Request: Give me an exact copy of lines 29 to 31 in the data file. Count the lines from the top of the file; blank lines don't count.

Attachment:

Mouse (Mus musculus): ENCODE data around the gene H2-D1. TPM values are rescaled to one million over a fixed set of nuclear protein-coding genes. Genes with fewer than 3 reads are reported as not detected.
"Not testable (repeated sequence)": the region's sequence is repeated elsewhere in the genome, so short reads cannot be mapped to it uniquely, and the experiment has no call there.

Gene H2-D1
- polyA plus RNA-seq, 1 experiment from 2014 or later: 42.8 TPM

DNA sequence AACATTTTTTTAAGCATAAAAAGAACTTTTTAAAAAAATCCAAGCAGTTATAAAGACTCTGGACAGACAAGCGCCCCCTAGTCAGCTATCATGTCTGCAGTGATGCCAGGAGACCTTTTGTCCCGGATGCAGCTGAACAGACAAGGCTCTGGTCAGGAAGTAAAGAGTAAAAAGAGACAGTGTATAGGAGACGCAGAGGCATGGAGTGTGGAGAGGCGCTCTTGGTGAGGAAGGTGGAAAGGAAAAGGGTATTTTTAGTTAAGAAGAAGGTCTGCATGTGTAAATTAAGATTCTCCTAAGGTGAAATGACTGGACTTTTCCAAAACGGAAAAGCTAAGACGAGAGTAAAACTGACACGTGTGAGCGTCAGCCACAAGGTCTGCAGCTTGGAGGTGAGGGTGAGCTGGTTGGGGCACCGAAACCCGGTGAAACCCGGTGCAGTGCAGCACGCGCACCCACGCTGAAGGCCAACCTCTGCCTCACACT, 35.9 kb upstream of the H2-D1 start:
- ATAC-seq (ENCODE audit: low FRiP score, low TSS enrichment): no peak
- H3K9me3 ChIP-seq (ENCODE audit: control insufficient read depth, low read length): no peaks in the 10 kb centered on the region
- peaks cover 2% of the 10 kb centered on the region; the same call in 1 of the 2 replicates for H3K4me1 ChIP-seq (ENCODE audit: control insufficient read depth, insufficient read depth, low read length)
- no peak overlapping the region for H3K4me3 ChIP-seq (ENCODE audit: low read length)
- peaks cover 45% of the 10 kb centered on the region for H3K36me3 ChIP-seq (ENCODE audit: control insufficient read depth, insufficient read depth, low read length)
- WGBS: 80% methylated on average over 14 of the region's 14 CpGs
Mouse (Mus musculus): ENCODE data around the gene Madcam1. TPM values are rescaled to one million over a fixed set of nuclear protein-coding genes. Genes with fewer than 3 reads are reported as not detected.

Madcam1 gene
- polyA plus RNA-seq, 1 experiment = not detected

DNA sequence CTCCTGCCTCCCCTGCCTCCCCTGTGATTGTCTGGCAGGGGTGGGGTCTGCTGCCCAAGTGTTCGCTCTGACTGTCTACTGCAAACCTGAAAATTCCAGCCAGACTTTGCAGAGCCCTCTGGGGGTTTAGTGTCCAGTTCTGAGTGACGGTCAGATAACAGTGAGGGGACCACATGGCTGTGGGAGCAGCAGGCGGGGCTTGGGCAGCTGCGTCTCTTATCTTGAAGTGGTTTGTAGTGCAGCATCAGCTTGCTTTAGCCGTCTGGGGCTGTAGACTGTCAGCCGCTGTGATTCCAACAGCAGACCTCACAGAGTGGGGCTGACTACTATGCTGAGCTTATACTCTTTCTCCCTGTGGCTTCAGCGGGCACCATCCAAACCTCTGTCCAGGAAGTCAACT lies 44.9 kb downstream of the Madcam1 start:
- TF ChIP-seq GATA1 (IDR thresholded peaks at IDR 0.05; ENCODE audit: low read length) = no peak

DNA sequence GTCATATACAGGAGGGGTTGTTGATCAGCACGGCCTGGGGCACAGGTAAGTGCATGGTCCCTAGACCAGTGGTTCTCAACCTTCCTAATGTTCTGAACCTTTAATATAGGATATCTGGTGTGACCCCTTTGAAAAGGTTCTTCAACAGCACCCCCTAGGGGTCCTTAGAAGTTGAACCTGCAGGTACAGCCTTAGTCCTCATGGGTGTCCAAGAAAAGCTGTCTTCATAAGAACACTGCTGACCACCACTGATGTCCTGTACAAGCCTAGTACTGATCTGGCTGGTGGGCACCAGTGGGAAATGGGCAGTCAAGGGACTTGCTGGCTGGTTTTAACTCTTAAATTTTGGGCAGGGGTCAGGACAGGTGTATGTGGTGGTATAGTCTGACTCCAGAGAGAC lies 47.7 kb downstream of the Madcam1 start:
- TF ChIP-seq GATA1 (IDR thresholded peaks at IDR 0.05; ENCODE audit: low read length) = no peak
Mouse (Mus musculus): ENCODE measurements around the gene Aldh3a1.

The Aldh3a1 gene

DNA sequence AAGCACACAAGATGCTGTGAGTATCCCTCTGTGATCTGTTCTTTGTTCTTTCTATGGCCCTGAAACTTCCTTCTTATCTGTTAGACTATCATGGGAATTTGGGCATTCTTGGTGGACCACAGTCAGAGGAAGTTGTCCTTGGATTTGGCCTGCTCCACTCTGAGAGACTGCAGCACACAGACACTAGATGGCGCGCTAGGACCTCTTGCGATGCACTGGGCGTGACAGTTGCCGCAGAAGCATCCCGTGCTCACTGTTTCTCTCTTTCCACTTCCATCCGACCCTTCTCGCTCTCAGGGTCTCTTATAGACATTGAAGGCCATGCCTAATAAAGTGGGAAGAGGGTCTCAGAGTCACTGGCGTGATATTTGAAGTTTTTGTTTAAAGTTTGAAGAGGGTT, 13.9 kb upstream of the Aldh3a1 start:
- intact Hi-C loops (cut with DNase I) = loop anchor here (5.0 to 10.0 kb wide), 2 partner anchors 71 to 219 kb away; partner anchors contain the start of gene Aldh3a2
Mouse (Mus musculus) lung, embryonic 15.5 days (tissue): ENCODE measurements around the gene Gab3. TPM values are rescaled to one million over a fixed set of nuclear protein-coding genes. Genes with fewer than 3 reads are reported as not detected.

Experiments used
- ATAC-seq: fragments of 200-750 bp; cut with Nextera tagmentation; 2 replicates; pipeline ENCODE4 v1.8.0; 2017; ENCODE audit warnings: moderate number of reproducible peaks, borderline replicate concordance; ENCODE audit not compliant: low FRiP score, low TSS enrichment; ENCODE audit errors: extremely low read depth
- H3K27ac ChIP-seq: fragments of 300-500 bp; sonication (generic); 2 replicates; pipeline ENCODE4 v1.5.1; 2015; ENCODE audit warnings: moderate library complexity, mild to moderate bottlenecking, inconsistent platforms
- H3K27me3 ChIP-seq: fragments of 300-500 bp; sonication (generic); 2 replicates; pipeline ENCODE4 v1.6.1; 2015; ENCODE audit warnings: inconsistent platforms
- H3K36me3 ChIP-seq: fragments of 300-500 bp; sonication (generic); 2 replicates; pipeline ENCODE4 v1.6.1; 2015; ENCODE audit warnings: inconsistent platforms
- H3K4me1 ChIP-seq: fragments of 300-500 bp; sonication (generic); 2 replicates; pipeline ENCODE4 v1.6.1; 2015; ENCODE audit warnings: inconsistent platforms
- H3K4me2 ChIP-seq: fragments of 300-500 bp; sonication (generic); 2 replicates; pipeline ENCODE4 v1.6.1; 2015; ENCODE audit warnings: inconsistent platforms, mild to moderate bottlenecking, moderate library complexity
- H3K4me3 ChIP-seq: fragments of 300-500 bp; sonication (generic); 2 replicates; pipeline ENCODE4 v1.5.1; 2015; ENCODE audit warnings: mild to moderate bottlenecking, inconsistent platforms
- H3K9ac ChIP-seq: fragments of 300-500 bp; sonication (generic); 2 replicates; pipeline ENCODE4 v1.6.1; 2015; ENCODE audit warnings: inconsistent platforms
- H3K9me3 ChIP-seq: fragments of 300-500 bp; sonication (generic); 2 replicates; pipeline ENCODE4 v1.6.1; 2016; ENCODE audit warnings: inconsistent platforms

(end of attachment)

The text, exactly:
- H3K4me1 ChIP-seq: fragments of 300-500 bp; sonication (generic); 2 replicates; pipeline ENCODE4 v1.6.1; 2015; ENCODE audit warnings: inconsistent platforms
- H3K4me2 ChIP-seq: fragments of 300-500 bp; sonication (generic); 2 replicates; pipeline ENCODE4 v1.6.1; 2015; ENCODE audit warnings: inconsistent platforms, mild to moderate bottlenecking, moderate library complexity
- H3K4me3 ChIP-seq: fragments of 300-500 bp; sonication (generic); 2 replicates; pipeline ENCODE4 v1.5.1; 2015; ENCODE audit warnings: mild to moderate bottlenecking, inconsistent platforms